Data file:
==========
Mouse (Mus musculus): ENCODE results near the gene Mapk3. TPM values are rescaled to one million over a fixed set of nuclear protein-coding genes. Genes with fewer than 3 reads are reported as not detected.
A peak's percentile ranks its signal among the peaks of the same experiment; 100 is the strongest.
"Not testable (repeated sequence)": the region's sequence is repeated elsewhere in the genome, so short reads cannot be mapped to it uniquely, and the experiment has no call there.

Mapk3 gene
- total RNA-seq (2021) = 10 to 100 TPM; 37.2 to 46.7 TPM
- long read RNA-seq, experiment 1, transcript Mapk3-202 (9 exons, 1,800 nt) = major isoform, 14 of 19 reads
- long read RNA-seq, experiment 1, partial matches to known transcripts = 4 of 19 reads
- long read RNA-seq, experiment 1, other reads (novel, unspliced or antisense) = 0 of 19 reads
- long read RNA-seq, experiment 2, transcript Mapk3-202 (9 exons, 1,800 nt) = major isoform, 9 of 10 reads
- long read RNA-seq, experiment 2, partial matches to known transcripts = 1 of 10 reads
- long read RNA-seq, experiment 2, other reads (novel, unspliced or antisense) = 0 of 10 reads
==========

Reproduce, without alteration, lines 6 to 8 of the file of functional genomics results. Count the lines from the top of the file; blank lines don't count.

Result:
- long read RNA-seq, experiment 1, transcript Mapk3-202 (9 exons, 1,800 nt) = major isoform, 14 of 19 reads
- long read RNA-seq, experiment 1, partial matches to known transcripts = 4 of 19 reads
- long read RNA-seq, experiment 1, other reads (novel, unspliced or antisense) = 0 of 19 reads